When applying nitrogen fertilizers, take into account the characteristics of crops. For example, under row crops with a well-developed root system, the best effect is achieved by deep embedding the fertilizer. Also take into account the form of fertilizers. Thus, ammonia forms of nitrogen fertilizer fertilizers made and from autumn, as ammonium is well retained by soil. Nitrate nitrogen is not adsorbed by the soil, so it moves with the soil solution. Therefore, the application of nitrate forms of nitrogen fertilizer in autumn with sufficient moisture, especially on light soils leads to significant losses of nitrogen.

Potassium fertilizers often contain a large amount of ballast elements, so the introduction of chlorine fertilizers under the culture, negatively reacting to chlorine, leads to a decrease in yield and quality problems. If it is necessary to apply chlorine-containing potash fertilizers, they are applied in autumn under autumn plowing. In this case, chlorine poorly adsorbed by the soil is washed into the underlying layers and does not have a negative effect on the yield. It is especially inadmissible to apply chloride-containing potash fertilizers to chlorophobic crops during the growing season.

Local application of the main fertilizer – by tapes, cords on the bottom of the furrow – is effective. With these methods fertilizers are not mixed with soil, are closer to the feeding part of the root system and are used by plants more effectively. Increased efficiency from the tape application of fertilizers associated with the localization of phosphate fertilizers. With this method phosphate fertilizers have less contact with the soil, resulting in water-soluble calcium phosphates are less converted to hard-soluble forms and are more fully assimilated by plants.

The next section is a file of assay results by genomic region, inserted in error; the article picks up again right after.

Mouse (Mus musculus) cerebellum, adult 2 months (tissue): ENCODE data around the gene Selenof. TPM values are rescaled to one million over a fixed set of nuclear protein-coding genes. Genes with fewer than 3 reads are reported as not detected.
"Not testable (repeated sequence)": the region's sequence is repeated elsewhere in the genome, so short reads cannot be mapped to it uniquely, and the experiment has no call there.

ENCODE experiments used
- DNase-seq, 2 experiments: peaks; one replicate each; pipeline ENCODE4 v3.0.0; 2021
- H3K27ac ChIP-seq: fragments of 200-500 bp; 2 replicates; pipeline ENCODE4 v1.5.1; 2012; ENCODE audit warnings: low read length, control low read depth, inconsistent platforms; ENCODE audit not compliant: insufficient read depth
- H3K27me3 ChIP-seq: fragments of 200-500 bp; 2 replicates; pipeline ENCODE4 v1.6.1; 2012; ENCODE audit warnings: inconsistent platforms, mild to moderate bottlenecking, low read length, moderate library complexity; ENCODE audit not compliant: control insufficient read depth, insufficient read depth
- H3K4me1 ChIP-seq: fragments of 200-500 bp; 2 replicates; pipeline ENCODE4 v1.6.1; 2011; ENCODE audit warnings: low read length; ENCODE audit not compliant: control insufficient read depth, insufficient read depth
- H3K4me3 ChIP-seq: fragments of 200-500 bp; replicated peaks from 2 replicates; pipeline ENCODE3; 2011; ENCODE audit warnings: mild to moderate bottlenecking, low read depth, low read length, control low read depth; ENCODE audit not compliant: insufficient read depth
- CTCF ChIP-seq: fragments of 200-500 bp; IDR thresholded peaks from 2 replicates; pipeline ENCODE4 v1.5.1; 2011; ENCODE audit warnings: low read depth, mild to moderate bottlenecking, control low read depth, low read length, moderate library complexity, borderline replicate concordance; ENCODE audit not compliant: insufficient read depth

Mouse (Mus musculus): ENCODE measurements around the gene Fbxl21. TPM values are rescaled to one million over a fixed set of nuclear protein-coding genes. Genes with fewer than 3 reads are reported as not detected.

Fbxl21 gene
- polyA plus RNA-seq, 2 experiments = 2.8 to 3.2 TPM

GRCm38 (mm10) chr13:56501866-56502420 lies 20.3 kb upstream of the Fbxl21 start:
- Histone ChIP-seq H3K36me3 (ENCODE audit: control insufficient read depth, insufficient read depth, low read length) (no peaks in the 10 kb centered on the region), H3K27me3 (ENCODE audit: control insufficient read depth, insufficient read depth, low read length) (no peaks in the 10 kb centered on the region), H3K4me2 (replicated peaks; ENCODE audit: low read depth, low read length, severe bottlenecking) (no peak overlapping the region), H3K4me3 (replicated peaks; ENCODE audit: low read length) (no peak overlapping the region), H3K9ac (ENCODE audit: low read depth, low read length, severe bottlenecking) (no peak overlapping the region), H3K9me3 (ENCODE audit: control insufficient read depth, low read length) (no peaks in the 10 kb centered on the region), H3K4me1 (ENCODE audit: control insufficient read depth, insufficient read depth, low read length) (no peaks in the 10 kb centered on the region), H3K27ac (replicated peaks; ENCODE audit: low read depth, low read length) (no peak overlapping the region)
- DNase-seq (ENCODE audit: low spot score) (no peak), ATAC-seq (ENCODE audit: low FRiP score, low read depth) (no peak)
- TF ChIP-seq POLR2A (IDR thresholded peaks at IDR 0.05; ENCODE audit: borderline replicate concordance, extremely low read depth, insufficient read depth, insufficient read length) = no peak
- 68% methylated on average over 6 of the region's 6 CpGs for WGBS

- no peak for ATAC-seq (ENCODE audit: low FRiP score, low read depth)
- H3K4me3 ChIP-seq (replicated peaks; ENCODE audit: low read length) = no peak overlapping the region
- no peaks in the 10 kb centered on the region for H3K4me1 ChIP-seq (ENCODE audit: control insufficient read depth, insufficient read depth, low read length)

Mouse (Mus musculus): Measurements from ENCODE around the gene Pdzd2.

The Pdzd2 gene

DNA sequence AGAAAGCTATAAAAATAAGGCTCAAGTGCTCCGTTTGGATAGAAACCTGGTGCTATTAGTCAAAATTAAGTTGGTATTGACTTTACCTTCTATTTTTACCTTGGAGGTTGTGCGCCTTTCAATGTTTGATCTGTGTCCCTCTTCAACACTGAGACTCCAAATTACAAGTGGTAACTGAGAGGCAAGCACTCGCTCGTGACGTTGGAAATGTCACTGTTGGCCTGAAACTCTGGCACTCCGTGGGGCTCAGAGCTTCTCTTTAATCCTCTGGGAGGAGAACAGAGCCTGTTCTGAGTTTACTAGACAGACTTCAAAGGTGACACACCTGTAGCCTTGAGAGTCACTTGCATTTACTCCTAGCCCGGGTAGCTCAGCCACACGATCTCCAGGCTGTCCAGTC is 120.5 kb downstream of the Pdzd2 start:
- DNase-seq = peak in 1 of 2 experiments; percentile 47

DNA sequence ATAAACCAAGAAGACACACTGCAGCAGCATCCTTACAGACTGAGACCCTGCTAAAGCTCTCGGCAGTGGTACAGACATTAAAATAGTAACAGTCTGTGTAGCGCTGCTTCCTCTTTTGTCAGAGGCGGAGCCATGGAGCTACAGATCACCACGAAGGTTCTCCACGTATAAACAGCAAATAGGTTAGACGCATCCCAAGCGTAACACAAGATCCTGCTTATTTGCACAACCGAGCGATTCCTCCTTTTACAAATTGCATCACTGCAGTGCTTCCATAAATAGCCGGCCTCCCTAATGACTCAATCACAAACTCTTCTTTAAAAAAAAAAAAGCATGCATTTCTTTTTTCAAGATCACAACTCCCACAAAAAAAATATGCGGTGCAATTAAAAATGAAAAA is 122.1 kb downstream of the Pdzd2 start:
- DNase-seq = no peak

Local application of the main mineral fertilizer has a positive effect on the growth and physiological state of leaves, causes increased water retention capacity, increases the productivity of photosynthesis.

The advantage of the local method of fertilizer application is a higher coefficient of fertilizer use compared to the spreading method. The fertilizer dose with local application can be reduced by 30-50% compared to the spreading method.

Table. Comparative assessment of methods of fertilizer application[1]Agrochemistry. Textbook / V.G. Mineev, V.G. Sychev, G.P. Gamzikov et al; ed. by V.G. Mineev. - M.: Publishing house of the All-Russian Scientific Research Institute named after D.N. Pryanishnikov, … Continue reading

Yield, 100 kg/ha
Increase from localization, 100 kg/ha
without fertilizer
when fertilizing
Black Earths
Sod-podzolic loamy soils
Sod-podzolic sandy loam and sandy soils

More promising is a two-layer local fertilizer application before sowing crops.

Two-layer local application provides an intensive supply of nutrients during the entire growing season, which increases the effectiveness of this technique before both scattered and local application of fertilizers in one layer.

Table. Effectiveness of two-layer local application of mineral fertilizers

Yields without fertilizer, 100 kg/ha
Increase, 100 kg/ha from fertilizers applied
locally in 1 layer
locally in 2 layers
Winter rye
Winter wheat
Sugar beet

Spreading is less effective, but has been used in Russia for decades. The basic fertilizer is applied by scattered mix seeders, spreaders of mineral fertilizers and aerial spreaders.

Depending on natural and economic conditions, the main (pre-sowing) fertilizer is applied annually to each crop, sometimes, for example, under spring cereals with undersowing of perennial grasses – immediately under the cover crops contribute a total dose of phosphorus, sometimes combined with potassium, for her and the cultivated grasses of one or two years. This method is called a periodic, or reserve, application. This technique includes phosphoritization of soils, application of organic fertilizers, or special application to one annual crop of a dose calculated for three crops at once.

Numerous experiments comparing the equivalent doses in different soil and climatic zones show that the periodic (once every 3 years) application of phosphate fertilizers for annual crops is usually more effective than the annual. Under perennial forage and fruit crops, this method is even more effective.

When making the main fertilizer in the calculated rates for cereal crops efficiency row method of application is reduced. For example, rowwise application of granulated superphosphate at a dose of 10 kg/ha against the background of the main fertilizer N60P60K60 did not provide a significant increase on the leached chernozem of the experimental field of the Altai Agrarian University.